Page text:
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enter image description hereenter image description hereI am using my CD4011BE NAND Gate IC. I connected a 9V battery in the 14th pin. And grounded the 7th pin. Then I provided input in the first 2 pins. I took a 330 ohm resistor from the third pin and connected an LED with that resistor and then grounded the other side of the LED.

I checked every possible configurations of the 2 inputs {(0,0),(0,1),(1,0),(1,1)}. But the outputs are not as expected. The LED never lights up.

I changed my IC and used another one of these CD4011BE and got surprised to see that this time the LED always lights up.

I am new to making circuits and electronics. So excuse my mistakes and please point them out.

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  • \$\begingroup\$ Do you have pull-up resistors on the inputs? Or when you are giving it a '0' are you just leaving it? The issue could be to do with floating pins. Can you use the schematic editor to show us how you have set it up, and how you are providing a 1 or a 0 to the input? \$\endgroup\$ – MCG Aug 21 at 15:13
  • \$\begingroup\$ When I am providing 0 I am grounding the input pin \$\endgroup\$ – Kabir Uddin Aug 21 at 15:13
  • \$\begingroup\$ Try using pull-up resistors on the inputs, and a switch to ground it. Do this on both inputs so you can toggle them separately, then see what happens \$\endgroup\$ – MCG Aug 21 at 15:16
  • \$\begingroup\$ I firstly used switches. When I found them not working, then to simplify- I used simply jumper wires \$\endgroup\$ – Kabir Uddin Aug 21 at 15:17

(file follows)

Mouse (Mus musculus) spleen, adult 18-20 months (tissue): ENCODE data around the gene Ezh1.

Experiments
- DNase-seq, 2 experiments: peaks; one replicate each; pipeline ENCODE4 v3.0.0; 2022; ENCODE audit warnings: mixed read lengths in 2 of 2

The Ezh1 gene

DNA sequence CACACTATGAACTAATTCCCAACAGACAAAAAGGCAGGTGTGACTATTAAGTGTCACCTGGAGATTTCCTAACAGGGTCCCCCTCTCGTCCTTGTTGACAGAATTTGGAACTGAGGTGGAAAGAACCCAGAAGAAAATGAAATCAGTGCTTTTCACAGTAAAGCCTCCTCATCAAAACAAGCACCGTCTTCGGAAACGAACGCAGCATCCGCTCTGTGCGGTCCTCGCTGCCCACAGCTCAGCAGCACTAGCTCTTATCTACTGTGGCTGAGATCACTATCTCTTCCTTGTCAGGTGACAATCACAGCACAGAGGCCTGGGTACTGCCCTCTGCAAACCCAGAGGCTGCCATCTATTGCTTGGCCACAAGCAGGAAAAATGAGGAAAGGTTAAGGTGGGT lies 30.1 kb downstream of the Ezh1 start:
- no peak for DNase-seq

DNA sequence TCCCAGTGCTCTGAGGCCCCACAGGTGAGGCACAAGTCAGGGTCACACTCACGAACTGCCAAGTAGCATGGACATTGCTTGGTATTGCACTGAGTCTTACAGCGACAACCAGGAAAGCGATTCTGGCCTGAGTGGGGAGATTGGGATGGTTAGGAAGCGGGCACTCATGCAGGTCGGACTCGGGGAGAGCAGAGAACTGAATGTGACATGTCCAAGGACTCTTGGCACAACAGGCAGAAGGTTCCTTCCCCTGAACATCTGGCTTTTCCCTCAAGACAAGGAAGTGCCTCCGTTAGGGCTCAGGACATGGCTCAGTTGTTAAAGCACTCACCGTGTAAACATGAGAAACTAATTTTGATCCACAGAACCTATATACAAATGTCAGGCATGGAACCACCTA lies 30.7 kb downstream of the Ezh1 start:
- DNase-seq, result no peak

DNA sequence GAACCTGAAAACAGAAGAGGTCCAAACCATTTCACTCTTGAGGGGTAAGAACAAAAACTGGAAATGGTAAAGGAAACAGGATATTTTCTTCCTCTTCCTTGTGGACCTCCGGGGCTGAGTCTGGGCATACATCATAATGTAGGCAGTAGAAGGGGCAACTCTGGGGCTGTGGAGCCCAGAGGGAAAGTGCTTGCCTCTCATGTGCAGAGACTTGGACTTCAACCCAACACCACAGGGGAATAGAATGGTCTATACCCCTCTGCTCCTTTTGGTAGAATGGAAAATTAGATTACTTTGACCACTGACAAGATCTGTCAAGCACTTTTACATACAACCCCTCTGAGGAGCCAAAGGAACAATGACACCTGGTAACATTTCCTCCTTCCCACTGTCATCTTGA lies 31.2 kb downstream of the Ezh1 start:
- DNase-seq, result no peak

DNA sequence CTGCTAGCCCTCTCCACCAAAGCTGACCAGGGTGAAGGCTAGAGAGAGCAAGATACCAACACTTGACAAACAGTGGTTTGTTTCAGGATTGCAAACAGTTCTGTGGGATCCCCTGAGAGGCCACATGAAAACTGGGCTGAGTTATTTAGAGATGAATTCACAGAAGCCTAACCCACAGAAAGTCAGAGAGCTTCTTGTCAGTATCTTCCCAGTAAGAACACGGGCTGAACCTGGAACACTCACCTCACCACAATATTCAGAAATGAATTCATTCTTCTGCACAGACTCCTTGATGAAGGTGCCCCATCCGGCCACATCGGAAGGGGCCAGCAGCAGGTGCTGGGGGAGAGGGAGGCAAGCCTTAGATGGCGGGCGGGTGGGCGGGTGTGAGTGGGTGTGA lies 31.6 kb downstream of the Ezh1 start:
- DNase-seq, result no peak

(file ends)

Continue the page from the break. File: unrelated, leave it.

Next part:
• \$\begingroup\$ Can you please draw a schematic and edit it into the question, along with a photo of the setup. That could be helpful \$\endgroup\$ – MCG Aug 21 at 15:17
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There are a number of possible problems you could have had here.

As the 4000 series logic chips are based on FETs, it's rather easy to fry them with static electricity when touching them (antistatic wristbands are nice to have).

Secondly, are you sure you connected to the pins you thought you did? Maybe you had the chip turned around, or maybe you were off by one position.

Or perhaps you even just got immensely unlucky and got a bad chip from the factory. It doesn't happen often, but chip fabs aren't infallible.

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  • \$\begingroup\$ I don't think so. This is exactly my first thought, but I re-read the last line to see that OP mentions the replacement IC had the LED always on, not that it was working, hence my asking for clarification on how the inputs are configured \$\endgroup\$ – MCG Aug 21 at 15:15
  • \$\begingroup\$ @MCG Yeah, I reread that too and deleted the part where I suggested that they shouldn't worry because other ones are fine. It is still possible that they fried both chips with static; especially if these are old chips it's pretty easy to fry them inadvertently. \$\endgroup\$ – Hearth Aug 21 at 15:16
  • \$\begingroup\$ I connected the pins correctly. \$\endgroup\$ – Kabir Uddin Aug 21 at 15:17
  • \$\begingroup\$ The datasheet seem to indicate that the output current is only few mA, which is not going to work with the circuit OP described. Or I am reading some wrong data... \$\endgroup\$ – Eugene Sh. Aug 21 at 15:17
  • \$\begingroup\$ @EugeneSh. A few mA is enough to light up an LED, even one of the older types, enough to be visible. Sure, you won't illuminate a room with it, but it'll show you the output state unless I'm quite mistaken. \$\endgroup\$ – Hearth Aug 21 at 15:19

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